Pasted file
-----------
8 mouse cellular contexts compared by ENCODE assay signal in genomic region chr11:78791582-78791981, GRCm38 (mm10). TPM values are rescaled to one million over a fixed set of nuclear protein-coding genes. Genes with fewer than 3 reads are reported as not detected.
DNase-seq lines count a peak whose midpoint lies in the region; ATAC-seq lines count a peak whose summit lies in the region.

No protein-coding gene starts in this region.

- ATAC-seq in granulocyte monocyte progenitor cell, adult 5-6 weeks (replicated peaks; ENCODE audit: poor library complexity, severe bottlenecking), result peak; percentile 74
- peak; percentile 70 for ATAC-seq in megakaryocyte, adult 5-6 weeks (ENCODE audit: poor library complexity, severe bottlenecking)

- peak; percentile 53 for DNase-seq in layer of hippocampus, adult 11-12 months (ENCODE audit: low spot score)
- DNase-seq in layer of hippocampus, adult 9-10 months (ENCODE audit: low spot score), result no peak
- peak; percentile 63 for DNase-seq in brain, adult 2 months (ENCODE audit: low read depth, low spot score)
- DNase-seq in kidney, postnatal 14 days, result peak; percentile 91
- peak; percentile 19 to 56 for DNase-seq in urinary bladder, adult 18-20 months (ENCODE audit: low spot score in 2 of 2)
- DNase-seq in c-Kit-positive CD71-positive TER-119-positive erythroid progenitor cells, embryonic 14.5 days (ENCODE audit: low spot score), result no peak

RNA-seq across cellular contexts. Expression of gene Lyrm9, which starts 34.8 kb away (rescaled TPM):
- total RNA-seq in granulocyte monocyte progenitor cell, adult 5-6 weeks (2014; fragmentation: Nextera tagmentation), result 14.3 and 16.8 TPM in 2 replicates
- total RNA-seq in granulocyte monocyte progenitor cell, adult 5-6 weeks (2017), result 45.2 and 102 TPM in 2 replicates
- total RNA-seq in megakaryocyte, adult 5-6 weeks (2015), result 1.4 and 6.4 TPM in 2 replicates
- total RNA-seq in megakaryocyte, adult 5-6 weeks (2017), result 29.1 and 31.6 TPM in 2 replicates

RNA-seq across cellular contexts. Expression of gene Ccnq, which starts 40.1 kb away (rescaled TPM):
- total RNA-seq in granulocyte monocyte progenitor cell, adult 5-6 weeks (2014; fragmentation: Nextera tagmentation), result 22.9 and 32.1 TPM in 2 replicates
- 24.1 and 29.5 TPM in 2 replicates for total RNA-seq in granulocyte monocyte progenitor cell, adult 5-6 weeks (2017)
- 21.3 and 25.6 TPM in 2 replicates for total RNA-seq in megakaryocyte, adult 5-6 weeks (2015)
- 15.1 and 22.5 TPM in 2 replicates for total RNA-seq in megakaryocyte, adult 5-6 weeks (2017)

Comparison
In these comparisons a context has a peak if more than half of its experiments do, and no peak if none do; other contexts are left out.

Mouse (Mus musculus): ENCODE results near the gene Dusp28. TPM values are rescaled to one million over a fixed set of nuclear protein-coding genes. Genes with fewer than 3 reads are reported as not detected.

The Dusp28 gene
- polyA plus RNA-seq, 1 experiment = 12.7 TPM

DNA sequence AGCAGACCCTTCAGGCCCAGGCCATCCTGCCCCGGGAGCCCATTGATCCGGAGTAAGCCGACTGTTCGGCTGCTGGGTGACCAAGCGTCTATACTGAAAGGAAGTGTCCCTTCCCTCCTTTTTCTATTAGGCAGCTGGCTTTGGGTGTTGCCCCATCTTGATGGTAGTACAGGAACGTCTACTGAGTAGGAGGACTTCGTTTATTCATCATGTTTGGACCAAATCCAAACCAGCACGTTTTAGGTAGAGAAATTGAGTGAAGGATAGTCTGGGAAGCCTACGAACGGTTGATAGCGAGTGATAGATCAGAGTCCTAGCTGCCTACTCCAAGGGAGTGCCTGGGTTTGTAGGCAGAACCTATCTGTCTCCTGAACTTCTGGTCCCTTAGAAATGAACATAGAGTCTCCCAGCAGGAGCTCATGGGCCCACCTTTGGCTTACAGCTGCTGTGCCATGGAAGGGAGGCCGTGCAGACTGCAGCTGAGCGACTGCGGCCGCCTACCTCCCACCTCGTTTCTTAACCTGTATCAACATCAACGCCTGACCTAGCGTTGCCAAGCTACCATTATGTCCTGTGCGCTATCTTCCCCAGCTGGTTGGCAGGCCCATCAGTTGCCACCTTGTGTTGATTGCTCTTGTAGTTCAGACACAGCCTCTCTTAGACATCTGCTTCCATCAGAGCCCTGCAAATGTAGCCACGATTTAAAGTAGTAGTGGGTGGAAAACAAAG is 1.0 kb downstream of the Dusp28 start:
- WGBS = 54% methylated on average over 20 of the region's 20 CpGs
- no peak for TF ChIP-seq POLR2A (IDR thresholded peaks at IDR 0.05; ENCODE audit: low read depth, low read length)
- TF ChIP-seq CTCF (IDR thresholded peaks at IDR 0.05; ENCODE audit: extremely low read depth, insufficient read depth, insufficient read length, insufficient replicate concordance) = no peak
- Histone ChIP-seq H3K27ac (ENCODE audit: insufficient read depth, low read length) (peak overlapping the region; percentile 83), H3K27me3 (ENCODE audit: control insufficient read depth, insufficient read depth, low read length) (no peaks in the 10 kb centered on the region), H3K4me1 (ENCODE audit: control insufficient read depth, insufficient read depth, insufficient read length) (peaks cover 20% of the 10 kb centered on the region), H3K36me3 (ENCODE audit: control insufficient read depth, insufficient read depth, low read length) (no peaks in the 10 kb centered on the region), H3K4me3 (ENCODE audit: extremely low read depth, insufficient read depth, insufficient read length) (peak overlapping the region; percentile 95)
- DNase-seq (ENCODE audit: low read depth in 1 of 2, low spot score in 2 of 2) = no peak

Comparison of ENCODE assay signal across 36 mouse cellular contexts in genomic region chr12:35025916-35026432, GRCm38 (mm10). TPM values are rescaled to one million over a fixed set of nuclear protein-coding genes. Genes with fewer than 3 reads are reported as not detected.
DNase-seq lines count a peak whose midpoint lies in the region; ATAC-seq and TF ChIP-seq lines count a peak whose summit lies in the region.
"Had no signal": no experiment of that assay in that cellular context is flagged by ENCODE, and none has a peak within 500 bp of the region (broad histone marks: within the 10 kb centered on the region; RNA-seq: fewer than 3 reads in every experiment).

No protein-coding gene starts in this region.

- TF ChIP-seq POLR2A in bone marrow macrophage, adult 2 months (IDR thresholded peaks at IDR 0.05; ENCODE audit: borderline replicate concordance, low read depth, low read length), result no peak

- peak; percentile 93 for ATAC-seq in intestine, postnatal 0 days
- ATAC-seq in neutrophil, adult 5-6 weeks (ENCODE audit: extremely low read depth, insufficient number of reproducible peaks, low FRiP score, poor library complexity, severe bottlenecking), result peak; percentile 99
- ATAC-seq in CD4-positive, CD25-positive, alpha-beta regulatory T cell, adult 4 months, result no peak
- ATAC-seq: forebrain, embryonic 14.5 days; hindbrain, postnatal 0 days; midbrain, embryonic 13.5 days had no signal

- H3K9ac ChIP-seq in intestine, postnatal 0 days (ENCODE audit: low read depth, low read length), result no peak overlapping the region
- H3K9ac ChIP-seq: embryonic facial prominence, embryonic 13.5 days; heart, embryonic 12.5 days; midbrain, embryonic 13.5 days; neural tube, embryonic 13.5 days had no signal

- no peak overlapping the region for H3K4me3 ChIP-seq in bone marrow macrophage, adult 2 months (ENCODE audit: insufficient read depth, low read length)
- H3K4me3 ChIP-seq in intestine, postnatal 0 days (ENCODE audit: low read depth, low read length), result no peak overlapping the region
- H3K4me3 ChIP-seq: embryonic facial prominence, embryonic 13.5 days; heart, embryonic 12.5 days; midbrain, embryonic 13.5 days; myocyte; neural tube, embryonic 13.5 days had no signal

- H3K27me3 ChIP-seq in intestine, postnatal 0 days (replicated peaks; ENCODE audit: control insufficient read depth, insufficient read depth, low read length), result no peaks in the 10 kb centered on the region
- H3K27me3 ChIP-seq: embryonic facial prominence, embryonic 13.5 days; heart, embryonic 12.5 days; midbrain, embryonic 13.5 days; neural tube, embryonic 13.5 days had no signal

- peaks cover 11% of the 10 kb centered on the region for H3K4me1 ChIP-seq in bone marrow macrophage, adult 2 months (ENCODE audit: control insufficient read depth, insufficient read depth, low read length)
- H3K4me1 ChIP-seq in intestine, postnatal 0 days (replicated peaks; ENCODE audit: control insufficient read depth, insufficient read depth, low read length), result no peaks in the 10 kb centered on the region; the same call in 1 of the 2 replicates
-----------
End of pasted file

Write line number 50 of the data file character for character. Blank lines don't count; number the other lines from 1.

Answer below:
- H3K4me1 ChIP-seq in intestine, postnatal 0 days (replicated peaks; ENCODE audit: control insufficient read depth, insufficient read depth, low read length), result no peaks in the 10 kb centered on the region; the same call in 1 of the 2 replicates